Academic Study of Religion

Topics: Religion, Religious studies, Supreme Court of the United States Pages: 7 (1710 words) Published: September 29, 2013

Comparison and Theory

understood as strange, sometimes as familiar), early
scholars of religion were interested in collecting and
comparing beliefs, myths, and rituals found the world
over. After all, early explorers, soldiers, and
missionaries were all returning to Europe with their
diaries and journals filled with tales that, despite their
obvious exoticness, chronicled things that bore a
striking resemblance to Christian beliefs and behaviors.
As such, early scholars tried to perfect the use of the
non-evaluative comparative method in the cross-cultural
study of people’s religious beliefs, “our’s” and “their’s”. To compare in a non-evaluative manner means that one
searches for observable, documentable similarities and
differences without making normative judgments
concerning which similarities or differences were good
or bad, right or wrong, original or derivative, primitive
or modern.
To compare in a non-evaluative manner
means that one searches for observable similarities and
differences and then theorizes as to why just these
similarities and why just those differences. For example,
most all Christians generally believe that the historical
person named Jesus of Nazareth was “the Son of God”
(similarity) yet only some of these same Christians
believe that the Pope is God’s primary representative
on earth (difference). As an anthropological scholar of
religion, can you theorize as to why this difference
exists? A theological approach might account for this
difference by suggesting that one side in this debate is
simply wrong, ill-informed, or sinful (depending which
theologian you happen to ask); an anthropologicallybased approach would bracket out and set aside all such normative judgments and theorize that the
difference in beliefs might have something to do with
the psychology of people involved, their method of
social organization, their mode of economic activity,
In other words, the anthropological approach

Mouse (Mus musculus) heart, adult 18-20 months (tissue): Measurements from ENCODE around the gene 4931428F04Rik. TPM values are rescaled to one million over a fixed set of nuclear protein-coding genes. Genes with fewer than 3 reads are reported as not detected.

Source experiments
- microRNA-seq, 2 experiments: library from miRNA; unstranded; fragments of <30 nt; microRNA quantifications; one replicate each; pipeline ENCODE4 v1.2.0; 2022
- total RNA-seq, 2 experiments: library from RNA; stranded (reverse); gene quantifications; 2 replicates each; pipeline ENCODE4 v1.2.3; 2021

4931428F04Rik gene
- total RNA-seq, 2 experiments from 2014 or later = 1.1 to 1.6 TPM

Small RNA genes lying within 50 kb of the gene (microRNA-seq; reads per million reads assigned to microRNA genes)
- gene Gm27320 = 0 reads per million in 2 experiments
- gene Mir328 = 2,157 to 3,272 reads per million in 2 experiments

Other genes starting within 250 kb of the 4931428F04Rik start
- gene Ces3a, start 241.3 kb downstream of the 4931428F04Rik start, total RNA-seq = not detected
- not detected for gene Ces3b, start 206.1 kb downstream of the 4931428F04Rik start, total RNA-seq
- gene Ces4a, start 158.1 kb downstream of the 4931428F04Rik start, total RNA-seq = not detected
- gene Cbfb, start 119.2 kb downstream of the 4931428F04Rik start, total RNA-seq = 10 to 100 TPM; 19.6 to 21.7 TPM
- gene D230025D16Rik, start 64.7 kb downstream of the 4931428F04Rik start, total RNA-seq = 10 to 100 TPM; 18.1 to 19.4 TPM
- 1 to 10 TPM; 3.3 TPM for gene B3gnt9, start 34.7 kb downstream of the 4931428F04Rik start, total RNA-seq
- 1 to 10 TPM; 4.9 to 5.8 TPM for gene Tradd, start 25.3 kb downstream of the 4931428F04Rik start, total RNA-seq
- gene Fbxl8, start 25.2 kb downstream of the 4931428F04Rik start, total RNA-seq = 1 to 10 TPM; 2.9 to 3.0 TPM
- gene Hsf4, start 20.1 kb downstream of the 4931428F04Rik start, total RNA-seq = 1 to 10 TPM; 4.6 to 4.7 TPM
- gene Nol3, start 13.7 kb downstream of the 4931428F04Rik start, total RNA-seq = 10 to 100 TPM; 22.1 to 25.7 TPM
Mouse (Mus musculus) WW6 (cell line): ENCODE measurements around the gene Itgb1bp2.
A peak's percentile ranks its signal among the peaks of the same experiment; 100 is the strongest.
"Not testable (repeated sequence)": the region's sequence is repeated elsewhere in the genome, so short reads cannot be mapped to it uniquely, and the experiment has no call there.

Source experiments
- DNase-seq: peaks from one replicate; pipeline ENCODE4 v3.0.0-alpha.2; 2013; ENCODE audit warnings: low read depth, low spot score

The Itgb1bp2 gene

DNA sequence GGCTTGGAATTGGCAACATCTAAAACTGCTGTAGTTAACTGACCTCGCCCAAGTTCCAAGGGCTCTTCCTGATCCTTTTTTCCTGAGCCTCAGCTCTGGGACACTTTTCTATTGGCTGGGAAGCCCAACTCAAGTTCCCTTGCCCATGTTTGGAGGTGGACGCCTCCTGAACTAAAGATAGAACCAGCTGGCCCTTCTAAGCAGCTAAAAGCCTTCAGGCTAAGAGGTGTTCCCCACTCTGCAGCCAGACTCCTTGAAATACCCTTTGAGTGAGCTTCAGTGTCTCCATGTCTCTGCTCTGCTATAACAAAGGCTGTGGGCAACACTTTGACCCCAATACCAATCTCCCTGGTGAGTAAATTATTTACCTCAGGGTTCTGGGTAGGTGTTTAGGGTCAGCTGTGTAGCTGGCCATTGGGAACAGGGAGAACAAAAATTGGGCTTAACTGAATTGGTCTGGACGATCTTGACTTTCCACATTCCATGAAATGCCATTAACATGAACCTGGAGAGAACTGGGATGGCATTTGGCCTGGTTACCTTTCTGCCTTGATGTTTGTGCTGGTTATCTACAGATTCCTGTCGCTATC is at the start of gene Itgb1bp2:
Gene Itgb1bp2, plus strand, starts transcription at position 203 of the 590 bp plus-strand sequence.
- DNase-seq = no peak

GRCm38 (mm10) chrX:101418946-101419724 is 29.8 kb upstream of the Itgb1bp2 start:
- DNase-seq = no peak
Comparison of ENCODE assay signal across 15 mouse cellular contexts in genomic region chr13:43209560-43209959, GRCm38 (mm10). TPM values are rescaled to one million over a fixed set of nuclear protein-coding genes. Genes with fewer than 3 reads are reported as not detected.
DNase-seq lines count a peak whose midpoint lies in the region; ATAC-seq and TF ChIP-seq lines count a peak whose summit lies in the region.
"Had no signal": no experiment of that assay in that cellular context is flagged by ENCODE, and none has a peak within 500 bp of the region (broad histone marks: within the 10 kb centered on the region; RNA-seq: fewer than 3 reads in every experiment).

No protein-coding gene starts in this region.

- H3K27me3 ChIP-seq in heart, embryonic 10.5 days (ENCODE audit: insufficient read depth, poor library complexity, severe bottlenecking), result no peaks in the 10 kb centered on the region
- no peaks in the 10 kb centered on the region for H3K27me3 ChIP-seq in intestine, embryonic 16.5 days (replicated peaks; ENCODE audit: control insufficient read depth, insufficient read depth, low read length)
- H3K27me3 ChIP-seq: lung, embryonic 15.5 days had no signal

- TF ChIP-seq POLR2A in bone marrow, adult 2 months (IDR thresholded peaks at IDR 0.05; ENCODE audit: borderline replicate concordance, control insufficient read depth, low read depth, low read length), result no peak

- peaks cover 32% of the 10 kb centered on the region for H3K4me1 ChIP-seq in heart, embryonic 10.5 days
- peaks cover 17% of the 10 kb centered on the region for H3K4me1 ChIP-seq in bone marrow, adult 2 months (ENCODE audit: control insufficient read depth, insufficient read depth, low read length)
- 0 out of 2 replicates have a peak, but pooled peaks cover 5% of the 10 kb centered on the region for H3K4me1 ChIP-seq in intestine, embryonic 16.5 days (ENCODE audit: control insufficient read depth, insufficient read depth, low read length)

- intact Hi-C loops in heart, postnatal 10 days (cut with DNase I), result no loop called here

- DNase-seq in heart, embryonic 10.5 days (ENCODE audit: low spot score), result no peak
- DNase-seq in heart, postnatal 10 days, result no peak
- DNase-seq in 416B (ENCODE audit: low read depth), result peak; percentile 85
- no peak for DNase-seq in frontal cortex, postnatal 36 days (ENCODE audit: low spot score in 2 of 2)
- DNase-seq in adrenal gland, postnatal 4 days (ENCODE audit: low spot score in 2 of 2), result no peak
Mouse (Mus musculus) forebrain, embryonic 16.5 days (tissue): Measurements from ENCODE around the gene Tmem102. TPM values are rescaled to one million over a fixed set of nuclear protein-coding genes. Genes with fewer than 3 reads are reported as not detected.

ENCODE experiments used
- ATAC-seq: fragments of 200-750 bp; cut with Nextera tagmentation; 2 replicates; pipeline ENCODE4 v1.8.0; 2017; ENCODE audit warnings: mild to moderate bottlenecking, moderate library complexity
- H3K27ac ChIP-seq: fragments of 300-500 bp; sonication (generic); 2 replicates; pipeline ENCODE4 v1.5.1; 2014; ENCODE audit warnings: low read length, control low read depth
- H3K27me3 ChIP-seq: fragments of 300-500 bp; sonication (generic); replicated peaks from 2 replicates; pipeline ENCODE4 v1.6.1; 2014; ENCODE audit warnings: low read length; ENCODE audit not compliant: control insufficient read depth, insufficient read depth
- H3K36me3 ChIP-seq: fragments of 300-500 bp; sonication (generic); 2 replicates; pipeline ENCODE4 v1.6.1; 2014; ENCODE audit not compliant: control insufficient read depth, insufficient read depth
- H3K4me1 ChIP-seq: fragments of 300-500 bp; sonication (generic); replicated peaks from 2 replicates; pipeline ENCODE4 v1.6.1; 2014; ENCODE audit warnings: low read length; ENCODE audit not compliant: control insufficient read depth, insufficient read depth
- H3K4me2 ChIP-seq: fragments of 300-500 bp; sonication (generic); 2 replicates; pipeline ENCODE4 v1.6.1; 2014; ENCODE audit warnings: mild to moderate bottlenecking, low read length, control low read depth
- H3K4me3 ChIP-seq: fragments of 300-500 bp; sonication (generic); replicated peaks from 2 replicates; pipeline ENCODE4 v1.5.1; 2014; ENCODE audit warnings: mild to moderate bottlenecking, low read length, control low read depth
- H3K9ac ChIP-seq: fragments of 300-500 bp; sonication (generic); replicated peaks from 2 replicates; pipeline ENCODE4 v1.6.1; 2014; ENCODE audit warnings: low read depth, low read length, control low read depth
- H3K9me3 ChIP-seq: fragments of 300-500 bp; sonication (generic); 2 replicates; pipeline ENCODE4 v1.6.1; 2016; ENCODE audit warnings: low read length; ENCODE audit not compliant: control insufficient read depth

to the study of religion as practiced in the public
university is a member of the human sciences and, as
such, it starts with the presumption that religious
beliefs, behaviors, and institutions are observable,
historical events that can therefore be studied in the
same manner as all human behavior. If they are more
than that, then scholars of religion leave it to
theologians who to pursue this avenue of study.

Like virtually all scholarly disciplines in the modern
university, the academic study of religion is a product
of nineteenth-century Europe. Although influenced a
great deal by European expansionism and colonialism
(the study of religion is largely the product of
Europeans encountering—through trade, exploration,
and conquest—new beliefs and behaviors, sometimes

Although the study of religion came to North American
universities prior to World War I and, for a brief time,
flourished at such schools as the University of Chicago,
Penn, and Harvard, it was not until the late-1950s and
early-1960s that Departments of Religious Studies were

Anthropology or Theology?
The academic study of religion is fundamentally an
anthropological enterprise. That is, it is primarily
concerned with studying people (anthropos is an ancient
Greek term meaning “human being”; logos means
“word” or a “rational, systematic discourse”), their beliefs, behaviors, and institutions, rather than
assessing “the truth” or “truths” of their various beliefs or behaviors. An anthropological approach to the study
of religion (which is not to say that the study of religion
is simply a sub-field of anthropology) is distinguished
from a confessional, religious, or theological approach
(theos is an ancient Greek term for “deity” or “god”) which is generally concerned with determining the
nature, will, or wishes of a god or the gods.
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